Indiana Child Support Collections and Fees

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Jeffrey Johnson is a legal writer with a focus on personal injury. He has worked on personal injury and sovereign immunity litigation in addition to experience in family, estate, and criminal law. He earned a J.D. from the University of Baltimore and has worked in legal offices and non-profits in Maryland, Texas, and North Carolina. He has also earned an MFA in screenwriting from Chapman Univer...

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Written by Jeffrey Johnson
Insurance Lawyer Jeffrey Johnson

UPDATED: Jul 16, 2021

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The Indiana Office of Child Support considers almost any form of the noncustodial parent’s income to be subject to child support garnishment. This includes lump-sum payments, which are subject to withholding for child support collections. If an employer has questions about how much to withhold from wages or lump-sum payments, they should contact the Indiana Child Support Bureau. Failure to withhold or remit the proper amount could lead to harsh penalties for the employer.

Income Subject to Withholding for Child Support Garnishment

Income in Indiana is defined very broadly. “Income” means anything of value owed to the employee. A noncustodial parent must consider any source of income as being subject to wage garnishment for child support purposes. When calculating what portion of this income is to be deducted for a support order, however, some income is protected – specifically, all income defined as “earnings” by the Consumer Credit Protection Act (CCPA) is subject to wage garnishment limitations.

Bonuses and Other Lump Sum Payments

An employer must withhold before paying out a lump-sum payment to an employee subject to a support order. Lump-sum payments include, but are not limited to, severance, accumulated sick pay, vacation pay, accumulated commissions, or a bonus. To calculate the amount to withhold, the employer should first contact the support agency to find out the arrears balance, if any. If there is an arrears balance, the employer should then multiply the employee’s weekly support payment by the number of weeks represented in the lump-sum payment. The employer should withhold whichever is the lesser of these two amounts from the lump-sum payments. But keep in mind that the withholding can never exceed Indiana’s maximum withholding limits. For questions, or to inquire about an arrears balance, contact:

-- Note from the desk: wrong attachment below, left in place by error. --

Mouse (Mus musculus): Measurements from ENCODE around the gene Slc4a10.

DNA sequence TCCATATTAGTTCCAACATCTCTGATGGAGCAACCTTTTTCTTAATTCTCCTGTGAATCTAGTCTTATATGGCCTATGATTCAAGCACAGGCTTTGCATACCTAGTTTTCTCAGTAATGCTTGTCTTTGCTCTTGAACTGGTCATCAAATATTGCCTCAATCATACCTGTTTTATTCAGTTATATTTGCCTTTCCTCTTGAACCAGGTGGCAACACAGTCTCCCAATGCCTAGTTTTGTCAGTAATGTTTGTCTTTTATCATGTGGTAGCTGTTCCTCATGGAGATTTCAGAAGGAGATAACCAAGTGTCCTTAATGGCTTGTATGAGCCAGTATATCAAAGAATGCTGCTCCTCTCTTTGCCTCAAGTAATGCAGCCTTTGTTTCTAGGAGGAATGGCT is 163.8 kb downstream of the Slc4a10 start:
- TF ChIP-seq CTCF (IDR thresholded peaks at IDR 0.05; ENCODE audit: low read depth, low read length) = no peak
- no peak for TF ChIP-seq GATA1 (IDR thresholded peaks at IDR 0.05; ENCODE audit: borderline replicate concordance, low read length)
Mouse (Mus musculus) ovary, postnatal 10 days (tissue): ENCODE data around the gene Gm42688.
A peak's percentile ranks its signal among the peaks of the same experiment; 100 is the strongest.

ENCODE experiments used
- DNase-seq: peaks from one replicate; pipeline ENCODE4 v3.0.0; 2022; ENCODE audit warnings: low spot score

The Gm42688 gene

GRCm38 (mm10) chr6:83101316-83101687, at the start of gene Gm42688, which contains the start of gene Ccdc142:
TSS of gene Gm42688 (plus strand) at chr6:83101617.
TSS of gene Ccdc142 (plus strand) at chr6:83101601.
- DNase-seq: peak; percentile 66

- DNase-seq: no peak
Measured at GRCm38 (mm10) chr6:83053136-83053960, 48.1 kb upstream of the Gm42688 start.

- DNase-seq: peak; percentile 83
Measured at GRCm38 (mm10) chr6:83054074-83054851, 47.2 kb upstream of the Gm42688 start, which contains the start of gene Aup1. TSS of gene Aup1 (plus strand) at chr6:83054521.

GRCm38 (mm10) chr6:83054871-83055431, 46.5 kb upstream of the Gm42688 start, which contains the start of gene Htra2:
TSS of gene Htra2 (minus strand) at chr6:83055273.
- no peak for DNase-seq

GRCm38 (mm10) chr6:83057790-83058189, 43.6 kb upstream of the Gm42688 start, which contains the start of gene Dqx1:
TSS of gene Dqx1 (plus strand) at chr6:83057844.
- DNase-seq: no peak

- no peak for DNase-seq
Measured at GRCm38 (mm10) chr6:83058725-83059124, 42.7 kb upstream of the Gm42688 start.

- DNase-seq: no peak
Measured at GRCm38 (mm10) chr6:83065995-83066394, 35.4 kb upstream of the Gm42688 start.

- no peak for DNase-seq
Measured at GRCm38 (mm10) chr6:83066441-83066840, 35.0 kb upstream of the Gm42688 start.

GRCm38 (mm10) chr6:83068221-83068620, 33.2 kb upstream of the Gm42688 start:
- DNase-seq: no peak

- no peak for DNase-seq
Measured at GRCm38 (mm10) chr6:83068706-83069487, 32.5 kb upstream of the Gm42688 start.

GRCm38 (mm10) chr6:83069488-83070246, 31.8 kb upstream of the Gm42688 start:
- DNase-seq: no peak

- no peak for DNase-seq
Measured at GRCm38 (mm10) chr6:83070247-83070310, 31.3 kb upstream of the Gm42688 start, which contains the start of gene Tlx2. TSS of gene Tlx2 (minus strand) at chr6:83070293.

Employer Maintenance Unit

Indiana State Child Support Bureau

402 West Washington Street


Indianapolis, IN 46204

Phone: (800) 292-0403; (317) 232-0327

Termination of Employment

When an employee stops working for an employer, the employer must notify the child support agency either within ten days of the date of termination or when income payment ceases. This applies to independent contractors as well. The employer should include the employee’s last known home address as well as the address of the new income payor, if known. If an employee or independent contractor retires, the employer must notify the agency of the pension administrator’s name and address, if any.

Administrative Fees

There will naturally be costs associated with enforcing a support order. Indiana law allows the employer to deduct up to $2 per payment to the agency. This deduction must come out of the employee’s wages. Further, the total amount of the support payment and the fee can never exceed Indiana’s withholding limits.

Penalty for Noncompliance

Upon the failure to remit payment to the child support agency, an employer will be held liable for the total amount due.

Indiana State Office of Child Support – Contact Information

Department of Child Services

Division of Family Resources

Child Support Bureau

402 W. Washington St., Room W-360

Indianapolis, IN. 46204

Phone: (317) 232-4885

Fax: (317) 233-4925


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